Two embodiments of the invention will now be described. The preferred embodiment of the actuator 6' will be described first with reference to FIGS. 3, 3A and 4 and an alternate embodiment of the actuator 6' will be described next with reference to FIGS. 5 and 6.

A central axially elongated rod 14 supports a nose piece 16, which is fixed to the forward end 18 of the rod 14. Six triggers 20 (for clarity, only one is shown in FIGS. 3 and 4) are pivotally secured to the nose piece 16. Each trigger 20 has a pivot end 20P, a free end 20F and a tie arm 20T; each tie arm 20T is curved to circulate around the rod 14, and each tie arm 20T has a hook 20H at its distal end (see FIG. 3A). The boot 12 fits over the nose piece 16 and triggers 20 and is sufficiently elastic to permit the triggers 20 to move radially inwardly and outwardly.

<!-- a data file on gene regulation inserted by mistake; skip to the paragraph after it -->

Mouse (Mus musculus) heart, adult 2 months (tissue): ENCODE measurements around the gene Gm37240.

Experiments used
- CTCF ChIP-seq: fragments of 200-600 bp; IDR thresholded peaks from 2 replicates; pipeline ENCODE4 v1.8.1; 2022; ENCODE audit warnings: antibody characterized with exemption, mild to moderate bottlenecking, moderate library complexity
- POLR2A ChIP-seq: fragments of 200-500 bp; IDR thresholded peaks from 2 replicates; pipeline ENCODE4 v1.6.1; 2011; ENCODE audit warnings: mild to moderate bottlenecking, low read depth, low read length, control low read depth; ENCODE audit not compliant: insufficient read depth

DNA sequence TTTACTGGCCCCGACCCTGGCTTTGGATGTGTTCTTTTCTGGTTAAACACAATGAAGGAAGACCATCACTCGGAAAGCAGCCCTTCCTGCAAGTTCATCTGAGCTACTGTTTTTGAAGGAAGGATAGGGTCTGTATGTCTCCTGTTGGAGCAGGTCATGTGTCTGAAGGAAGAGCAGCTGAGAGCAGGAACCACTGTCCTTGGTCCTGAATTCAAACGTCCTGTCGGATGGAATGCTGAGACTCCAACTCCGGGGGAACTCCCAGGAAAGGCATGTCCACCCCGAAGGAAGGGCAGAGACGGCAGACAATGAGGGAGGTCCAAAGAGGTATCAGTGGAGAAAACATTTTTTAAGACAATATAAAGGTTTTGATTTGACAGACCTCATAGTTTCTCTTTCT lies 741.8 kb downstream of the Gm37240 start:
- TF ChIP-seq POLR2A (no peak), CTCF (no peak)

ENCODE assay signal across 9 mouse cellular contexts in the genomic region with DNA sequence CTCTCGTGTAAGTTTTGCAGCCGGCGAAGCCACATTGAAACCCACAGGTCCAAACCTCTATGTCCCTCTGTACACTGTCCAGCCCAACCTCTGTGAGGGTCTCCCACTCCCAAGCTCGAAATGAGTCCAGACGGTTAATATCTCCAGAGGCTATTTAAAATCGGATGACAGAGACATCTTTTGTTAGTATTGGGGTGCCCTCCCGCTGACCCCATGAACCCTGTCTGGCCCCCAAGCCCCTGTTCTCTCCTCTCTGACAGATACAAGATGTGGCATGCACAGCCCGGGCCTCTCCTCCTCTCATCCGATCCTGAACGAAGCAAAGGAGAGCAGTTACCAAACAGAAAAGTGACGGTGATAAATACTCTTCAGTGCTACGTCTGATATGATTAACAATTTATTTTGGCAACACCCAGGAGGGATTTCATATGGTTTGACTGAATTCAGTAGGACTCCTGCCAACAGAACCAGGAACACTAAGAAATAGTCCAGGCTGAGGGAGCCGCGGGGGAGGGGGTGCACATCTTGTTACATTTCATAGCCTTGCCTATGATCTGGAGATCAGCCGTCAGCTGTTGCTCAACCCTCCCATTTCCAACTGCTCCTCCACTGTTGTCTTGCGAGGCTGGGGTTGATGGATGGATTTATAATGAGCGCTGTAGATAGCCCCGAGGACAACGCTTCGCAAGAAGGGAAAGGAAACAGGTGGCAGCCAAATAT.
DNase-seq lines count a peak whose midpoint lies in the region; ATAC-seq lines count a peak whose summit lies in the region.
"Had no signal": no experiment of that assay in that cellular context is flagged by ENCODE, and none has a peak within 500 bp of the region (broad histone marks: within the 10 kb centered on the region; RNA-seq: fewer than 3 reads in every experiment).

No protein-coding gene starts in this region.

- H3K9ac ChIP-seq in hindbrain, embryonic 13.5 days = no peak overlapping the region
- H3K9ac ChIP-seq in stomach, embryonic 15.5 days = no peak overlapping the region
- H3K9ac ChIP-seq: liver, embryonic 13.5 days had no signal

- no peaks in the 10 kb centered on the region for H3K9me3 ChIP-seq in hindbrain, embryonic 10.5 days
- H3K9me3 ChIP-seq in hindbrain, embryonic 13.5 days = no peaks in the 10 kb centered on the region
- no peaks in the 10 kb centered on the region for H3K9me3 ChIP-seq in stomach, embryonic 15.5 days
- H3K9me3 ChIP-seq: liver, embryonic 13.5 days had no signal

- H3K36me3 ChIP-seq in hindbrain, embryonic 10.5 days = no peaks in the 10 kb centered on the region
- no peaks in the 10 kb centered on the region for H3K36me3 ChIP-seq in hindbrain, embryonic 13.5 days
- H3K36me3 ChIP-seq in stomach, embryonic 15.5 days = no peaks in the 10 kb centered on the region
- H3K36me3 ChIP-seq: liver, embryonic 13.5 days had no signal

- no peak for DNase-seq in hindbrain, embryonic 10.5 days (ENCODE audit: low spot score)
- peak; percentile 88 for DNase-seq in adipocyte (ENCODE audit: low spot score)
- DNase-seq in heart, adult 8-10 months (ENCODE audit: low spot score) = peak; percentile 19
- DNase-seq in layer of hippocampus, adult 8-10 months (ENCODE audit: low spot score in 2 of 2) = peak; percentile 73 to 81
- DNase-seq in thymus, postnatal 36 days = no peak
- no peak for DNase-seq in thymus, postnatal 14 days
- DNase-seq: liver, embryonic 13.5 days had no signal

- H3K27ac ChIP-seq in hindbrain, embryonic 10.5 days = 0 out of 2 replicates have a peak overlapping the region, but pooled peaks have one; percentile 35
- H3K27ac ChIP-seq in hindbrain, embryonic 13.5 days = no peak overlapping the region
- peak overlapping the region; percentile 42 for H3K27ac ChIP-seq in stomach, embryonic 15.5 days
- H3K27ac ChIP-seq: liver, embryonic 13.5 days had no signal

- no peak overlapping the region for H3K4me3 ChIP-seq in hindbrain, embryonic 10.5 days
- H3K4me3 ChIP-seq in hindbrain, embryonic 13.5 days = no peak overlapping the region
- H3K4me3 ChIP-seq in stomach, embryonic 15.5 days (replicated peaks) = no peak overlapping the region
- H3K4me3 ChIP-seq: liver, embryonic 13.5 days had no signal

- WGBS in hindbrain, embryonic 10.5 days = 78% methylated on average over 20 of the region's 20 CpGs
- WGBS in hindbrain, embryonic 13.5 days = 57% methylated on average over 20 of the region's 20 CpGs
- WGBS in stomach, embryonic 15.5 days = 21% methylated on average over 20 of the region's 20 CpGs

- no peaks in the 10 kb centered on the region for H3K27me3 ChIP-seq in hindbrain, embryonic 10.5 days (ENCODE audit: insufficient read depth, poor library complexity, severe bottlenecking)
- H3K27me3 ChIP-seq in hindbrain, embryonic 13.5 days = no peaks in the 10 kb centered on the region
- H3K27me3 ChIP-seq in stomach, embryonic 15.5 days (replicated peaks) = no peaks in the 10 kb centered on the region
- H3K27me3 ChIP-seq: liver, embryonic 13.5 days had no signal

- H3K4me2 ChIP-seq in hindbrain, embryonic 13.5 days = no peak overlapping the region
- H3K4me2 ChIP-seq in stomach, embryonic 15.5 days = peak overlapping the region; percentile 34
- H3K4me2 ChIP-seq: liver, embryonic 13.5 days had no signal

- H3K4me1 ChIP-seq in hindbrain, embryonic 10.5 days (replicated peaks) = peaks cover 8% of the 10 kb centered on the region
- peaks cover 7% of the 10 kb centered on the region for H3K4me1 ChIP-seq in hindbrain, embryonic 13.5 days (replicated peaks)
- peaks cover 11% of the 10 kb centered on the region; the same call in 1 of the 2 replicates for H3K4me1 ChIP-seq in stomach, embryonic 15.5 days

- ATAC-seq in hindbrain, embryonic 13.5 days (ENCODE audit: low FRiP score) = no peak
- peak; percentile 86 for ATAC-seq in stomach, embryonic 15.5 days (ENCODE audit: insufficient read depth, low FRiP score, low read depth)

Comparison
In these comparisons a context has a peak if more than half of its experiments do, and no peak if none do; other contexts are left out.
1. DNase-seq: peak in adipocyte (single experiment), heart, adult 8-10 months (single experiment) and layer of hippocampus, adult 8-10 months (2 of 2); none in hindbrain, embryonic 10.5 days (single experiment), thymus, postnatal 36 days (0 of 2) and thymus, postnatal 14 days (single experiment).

A trigger retainer 22 is slidably mounted upon the rod 14. The trigger retainer 22 is a hollow sleeve which has an annular grooved region 24 on its radially outer surface. The grooved region 24 receives the hooks 20H at the ends of the six tie arms 20T from the six triggers 20; the hook 20H from each tie arm 20T is disposed within the grooved region 24.